Planned Parenthood Knew About Gosnell Clinic’s Conditions – And Did Nothing
May 6, 2013 - 6:34 am
Last month, Gloria Steinem gave a speech at Planned Parenthood’s Southeastern Pennsylvania annual Spring Gathering. The event was held during the Kermit Gosnell trial. It’s ironic since there’s been inquiries about whether Planned Parenthood knew about the Philly abortionist’s house of horrors. Well, it’s been confirmed that they knew in Pennsylvania, and they did nothing.
The Gosnell trial has shifted the focus off the high-quality services we provide,” said Dayle Steinberg, the organization’s president and chief executive. “These are criminal, horrendous . . . acts and should be appropriately punished.”
Steinberg said that when Gosnell was in practice, women would sometimes come to Planned Parenthood for services after first visiting Gosnell’s West Philadelphia clinic, and would complain to staff about the conditions there.
“We would always encourage them to report it to the Department of Health,” Steinberg said
What about PP staff? Aren’t they required to report egregious health violations? According to Mary Chastain at Breitbart, under PA’s ”Abortion Control Act, [it] requires any doctor who treats a woman because of a complication arising from an abortion to make a report to DOH. Willful failure to do so constitutes ‘unprofessional conduct’ and subjects the treating doctor to sanctions by the Board of Medicine.”
As details of the macabre grand jury report were made public, Chastain noted that:
the conditions of the clinic alone should have prompted Planned Parenthood to do something, especially since they ostensibly are focused on women’s health. The facility was filthy: countless witnesses told the grand jury about blood soaked recliners and medical tables, cats wondering about the place and relieving themselves in plants, baby feet in jars, and equipment that did not work. It was normal to see patients lying around, drugged up and waiting for their baby to be born.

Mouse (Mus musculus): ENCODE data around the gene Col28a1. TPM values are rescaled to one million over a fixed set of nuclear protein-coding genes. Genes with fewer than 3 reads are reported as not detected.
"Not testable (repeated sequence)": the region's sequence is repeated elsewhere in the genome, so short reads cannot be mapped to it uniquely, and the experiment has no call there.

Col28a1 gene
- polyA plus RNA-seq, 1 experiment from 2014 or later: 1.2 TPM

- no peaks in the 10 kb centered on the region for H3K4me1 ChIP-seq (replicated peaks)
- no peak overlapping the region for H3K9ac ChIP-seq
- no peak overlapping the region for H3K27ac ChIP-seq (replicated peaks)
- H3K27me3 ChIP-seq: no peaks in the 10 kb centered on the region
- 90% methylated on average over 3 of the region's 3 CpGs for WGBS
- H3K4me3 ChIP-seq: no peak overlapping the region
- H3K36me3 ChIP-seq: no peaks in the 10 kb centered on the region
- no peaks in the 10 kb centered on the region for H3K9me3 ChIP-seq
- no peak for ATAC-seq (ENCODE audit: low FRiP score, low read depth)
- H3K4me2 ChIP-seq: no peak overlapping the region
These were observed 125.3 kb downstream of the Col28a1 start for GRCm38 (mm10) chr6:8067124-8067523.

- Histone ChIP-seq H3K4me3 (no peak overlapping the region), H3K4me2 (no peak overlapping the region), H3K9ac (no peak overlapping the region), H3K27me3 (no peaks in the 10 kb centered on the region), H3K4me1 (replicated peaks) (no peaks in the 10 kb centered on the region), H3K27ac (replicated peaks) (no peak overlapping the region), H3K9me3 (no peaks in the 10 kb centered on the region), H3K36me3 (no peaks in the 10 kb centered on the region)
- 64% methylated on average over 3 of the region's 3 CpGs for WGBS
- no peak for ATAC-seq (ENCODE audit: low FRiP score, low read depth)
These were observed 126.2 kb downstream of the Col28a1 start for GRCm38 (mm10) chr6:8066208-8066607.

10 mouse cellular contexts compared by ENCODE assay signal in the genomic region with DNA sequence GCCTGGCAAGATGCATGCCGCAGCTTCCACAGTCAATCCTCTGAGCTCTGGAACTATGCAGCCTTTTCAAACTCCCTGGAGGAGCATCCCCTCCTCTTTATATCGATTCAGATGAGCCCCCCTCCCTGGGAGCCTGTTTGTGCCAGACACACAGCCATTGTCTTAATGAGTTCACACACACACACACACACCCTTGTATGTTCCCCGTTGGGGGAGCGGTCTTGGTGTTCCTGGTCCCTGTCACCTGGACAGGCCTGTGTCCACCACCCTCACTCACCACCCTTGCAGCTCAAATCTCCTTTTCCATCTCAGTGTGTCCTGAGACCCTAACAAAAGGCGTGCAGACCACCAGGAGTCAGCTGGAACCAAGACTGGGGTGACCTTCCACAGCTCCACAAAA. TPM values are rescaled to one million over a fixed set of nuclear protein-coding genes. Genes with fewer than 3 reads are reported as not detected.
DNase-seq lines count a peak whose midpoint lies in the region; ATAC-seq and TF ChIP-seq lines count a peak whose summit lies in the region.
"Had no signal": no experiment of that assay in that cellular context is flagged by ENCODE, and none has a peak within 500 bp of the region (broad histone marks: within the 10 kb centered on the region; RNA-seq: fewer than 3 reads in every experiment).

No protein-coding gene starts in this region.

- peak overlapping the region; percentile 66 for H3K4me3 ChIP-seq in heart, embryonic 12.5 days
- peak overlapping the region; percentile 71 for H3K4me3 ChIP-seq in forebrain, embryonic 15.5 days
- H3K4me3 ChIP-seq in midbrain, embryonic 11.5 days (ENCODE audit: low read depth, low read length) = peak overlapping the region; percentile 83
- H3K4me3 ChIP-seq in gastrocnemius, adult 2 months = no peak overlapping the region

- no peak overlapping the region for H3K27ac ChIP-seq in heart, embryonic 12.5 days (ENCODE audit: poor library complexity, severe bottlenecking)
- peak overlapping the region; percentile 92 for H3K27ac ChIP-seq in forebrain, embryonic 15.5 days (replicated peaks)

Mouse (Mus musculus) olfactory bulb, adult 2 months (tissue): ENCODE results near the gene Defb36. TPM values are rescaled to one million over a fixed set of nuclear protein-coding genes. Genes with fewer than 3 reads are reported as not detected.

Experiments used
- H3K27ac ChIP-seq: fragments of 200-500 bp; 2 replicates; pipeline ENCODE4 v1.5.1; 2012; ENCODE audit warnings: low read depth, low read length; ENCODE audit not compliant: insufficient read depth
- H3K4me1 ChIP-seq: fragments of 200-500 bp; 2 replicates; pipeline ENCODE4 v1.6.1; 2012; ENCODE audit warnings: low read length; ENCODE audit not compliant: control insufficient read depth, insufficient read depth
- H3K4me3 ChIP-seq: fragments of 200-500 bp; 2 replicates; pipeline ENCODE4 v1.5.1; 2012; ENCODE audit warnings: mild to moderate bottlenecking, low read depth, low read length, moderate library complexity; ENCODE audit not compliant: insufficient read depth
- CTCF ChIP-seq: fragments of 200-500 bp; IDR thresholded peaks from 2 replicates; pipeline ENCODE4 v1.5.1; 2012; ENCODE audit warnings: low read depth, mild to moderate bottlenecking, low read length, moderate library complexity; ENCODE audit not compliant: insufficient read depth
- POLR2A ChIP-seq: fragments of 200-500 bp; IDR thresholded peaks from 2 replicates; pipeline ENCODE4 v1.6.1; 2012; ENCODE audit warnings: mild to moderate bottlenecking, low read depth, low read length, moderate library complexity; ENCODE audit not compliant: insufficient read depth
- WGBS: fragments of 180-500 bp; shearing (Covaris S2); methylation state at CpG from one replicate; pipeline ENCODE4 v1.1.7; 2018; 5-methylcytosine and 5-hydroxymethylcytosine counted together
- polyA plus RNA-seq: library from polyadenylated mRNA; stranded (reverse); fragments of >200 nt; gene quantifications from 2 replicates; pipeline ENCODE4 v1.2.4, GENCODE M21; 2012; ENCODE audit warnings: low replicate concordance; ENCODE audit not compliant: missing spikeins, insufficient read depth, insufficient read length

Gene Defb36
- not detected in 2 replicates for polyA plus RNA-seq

What’s really mind-numbingly inane about this whole episode is that Planned Parenthood’s Steinberg said, “these are criminal, horrendous . . . acts and should be appropriately punished.” Why? Why is Planned Parenthood in favor of prosecuting a person who does what they do, albeit in a more sterile environment? Does PP consider a baby a living thing at 24 weeks? If so, why not at 24 days? It’s intellectually dishonest. It’s either a person or it isn’t. Then again, Steinberg seems to have trouble keeping her facts straight as this admission about Gosnell’s clinic contradicts what she said in 2010 when the abortion center was shut down.
Local media outlet WHYY reported at that time that planned Parenthood had no foreknowledge: “Steinberg says she knows that Gosnell has provided abortions in Philadelphia for many years, but says she hadn’t heard of any problems at clinic until the allegations surfaced in recent days.”
Concerning the political impact, it could all fall upon Democratic Congresswoman and 2014 gubernatorial candidate Allyson Schwartz, who helped launch – and operated – a Planned Parenthood clinic in Philly. The clinic was performing abortions at the timeKermit Gosnell was engaging in infanticide. The clinic has stopped performing abortions since the late 1980s, but why is Rep. Schwartz silent on this issue? Did she refer people to Gosnell? Michael Warren at the Weekly Standard wrote on May 3 that:
A Planned Parenthood official denies that [Elizabeth] Blackwell [Heath Center, Schwartz's abortion clinic] ever referred mothers seeking abortions to take the 10-minute drive across town to Gosnell’s clinic, though she did not explain how she knew this.
“We have never referred to Gosnell,” said the official in an email to THE WEEKLY STANDARD. Could she confirm that going all the way back to 1972, the year Gosnell first opened his clinic? The official did not immediately respond.
There have been rumblings amongst PA Democrats that Schwartz is just too liberal, and won’t perform well outside of the Philly area. But that’s irrelevant if she did refer people to the clinic in 1972, it’s the makings of a political disaster.